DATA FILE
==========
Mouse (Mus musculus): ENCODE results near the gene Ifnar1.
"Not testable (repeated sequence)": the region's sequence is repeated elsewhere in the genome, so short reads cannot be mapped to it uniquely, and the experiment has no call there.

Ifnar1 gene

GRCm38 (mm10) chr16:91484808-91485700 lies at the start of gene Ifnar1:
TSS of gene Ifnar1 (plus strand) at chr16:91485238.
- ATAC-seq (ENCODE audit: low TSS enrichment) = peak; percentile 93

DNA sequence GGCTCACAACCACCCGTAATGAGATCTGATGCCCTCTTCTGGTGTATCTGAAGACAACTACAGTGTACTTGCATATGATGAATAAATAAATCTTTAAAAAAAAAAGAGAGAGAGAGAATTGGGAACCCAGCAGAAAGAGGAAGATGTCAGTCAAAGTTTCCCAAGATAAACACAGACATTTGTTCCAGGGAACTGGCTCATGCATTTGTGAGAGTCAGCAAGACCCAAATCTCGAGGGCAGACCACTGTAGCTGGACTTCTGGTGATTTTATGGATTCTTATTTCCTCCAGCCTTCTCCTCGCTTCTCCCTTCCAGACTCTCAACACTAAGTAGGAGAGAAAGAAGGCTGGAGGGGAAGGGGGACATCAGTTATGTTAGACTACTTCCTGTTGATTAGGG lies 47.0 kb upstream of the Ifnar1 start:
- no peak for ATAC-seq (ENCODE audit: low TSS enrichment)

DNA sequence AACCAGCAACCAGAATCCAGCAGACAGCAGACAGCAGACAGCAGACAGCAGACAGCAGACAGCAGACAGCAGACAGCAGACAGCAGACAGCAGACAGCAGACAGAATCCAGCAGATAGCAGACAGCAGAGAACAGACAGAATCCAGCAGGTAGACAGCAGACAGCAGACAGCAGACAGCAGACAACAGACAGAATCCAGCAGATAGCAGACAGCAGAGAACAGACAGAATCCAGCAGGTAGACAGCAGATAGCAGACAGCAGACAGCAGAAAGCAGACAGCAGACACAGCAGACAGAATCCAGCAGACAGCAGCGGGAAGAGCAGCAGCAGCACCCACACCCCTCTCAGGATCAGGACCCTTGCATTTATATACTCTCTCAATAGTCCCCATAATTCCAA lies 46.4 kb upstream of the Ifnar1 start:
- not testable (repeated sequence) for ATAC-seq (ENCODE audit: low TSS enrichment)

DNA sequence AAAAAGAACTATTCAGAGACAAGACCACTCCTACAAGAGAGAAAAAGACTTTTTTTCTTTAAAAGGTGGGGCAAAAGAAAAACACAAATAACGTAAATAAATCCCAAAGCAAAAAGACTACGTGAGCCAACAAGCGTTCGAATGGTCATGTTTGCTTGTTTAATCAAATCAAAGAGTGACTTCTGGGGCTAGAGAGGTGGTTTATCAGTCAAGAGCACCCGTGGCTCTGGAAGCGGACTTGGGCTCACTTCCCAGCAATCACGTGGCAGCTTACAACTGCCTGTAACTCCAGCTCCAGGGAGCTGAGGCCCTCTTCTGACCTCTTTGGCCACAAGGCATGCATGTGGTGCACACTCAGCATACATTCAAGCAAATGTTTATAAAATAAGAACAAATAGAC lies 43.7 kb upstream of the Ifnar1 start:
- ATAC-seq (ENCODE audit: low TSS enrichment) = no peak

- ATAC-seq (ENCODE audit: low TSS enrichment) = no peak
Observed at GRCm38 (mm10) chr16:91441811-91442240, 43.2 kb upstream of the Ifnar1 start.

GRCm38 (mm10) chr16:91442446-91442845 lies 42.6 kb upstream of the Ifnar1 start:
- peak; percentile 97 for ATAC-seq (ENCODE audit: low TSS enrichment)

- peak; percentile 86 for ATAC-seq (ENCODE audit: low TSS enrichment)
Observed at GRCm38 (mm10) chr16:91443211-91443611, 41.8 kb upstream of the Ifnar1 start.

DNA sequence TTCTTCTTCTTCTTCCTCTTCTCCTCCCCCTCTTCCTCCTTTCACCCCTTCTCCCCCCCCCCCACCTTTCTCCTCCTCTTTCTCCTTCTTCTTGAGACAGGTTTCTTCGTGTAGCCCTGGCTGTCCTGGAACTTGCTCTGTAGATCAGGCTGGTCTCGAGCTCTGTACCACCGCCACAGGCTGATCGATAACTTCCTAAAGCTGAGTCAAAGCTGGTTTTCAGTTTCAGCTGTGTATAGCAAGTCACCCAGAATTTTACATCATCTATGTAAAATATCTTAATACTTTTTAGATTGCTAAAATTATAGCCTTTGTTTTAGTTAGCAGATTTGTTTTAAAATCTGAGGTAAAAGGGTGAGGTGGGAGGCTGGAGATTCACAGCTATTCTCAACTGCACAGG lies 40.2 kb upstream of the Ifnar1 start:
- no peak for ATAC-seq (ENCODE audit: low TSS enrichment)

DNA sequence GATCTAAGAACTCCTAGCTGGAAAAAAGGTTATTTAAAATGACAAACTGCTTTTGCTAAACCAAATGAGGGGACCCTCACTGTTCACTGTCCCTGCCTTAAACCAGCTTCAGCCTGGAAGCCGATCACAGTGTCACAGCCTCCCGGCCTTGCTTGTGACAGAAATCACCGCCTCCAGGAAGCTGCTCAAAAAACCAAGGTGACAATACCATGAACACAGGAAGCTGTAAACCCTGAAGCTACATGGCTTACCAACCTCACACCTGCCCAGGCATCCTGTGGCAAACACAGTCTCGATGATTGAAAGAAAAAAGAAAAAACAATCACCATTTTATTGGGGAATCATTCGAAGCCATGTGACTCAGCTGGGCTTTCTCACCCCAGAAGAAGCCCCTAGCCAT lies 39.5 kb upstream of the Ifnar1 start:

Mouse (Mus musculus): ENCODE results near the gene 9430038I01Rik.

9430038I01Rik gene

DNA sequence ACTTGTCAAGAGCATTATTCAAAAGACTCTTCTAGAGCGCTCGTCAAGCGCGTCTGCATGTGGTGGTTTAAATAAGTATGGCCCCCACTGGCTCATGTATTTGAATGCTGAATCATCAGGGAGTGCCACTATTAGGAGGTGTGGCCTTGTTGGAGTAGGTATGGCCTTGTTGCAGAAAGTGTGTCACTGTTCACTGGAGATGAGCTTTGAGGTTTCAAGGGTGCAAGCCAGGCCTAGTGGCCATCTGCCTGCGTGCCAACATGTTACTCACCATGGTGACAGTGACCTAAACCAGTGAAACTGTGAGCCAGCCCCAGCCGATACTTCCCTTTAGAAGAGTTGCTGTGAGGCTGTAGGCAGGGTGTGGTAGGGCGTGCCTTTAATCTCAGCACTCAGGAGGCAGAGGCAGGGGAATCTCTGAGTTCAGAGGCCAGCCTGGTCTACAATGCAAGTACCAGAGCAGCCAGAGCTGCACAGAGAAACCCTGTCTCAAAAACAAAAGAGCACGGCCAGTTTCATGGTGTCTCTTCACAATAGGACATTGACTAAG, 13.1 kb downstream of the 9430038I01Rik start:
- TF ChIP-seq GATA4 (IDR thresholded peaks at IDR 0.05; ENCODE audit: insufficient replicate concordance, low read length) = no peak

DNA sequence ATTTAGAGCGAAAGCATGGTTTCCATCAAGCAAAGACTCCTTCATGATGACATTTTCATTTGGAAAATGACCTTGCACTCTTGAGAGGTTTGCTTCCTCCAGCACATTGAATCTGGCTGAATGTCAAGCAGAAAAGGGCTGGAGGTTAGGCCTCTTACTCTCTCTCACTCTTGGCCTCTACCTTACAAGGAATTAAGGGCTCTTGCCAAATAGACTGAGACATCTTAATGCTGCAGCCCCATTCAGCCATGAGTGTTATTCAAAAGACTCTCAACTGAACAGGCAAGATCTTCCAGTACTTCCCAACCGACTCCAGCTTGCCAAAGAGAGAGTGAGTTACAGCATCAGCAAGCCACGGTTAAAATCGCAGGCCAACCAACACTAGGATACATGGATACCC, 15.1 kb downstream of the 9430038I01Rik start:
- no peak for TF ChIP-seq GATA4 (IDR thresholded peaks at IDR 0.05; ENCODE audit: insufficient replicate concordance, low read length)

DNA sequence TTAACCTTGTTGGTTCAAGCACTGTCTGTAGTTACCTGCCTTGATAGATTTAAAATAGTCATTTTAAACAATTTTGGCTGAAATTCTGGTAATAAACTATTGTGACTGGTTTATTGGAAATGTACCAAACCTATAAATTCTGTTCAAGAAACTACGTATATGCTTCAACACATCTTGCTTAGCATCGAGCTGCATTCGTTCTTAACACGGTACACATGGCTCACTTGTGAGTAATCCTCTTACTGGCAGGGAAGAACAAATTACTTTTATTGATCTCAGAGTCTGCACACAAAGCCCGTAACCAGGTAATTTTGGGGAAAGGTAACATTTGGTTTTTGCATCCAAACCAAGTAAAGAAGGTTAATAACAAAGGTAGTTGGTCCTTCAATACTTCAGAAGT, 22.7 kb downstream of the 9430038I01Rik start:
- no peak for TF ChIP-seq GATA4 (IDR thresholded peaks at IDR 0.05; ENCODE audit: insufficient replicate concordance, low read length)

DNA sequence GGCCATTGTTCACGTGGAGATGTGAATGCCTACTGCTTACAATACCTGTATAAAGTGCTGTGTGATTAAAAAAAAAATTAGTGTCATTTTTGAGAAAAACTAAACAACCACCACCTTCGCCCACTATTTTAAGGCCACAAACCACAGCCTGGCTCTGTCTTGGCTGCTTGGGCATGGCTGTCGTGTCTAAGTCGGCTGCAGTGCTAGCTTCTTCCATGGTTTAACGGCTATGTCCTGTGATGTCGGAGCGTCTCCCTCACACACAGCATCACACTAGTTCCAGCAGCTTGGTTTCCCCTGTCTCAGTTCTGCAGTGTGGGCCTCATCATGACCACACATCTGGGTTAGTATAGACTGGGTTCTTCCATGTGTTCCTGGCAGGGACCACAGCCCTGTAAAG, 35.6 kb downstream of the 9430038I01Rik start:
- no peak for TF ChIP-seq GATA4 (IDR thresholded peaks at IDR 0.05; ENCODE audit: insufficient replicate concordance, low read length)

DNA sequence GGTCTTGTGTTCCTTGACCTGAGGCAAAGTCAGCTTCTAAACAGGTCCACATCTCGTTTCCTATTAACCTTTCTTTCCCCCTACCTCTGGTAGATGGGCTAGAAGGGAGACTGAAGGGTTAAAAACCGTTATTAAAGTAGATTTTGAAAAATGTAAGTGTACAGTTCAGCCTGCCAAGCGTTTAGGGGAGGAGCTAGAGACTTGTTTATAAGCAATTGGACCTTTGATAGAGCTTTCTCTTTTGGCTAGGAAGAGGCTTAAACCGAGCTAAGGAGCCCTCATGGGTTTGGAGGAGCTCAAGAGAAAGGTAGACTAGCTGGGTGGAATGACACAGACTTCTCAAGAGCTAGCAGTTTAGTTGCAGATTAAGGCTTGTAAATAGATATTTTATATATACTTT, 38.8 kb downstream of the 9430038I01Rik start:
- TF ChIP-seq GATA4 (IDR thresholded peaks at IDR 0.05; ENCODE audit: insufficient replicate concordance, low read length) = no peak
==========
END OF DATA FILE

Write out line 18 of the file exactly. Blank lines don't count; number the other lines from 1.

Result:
Observed at GRCm38 (mm10) chr16:91443211-91443611, 41.8 kb upstream of the Ifnar1 start.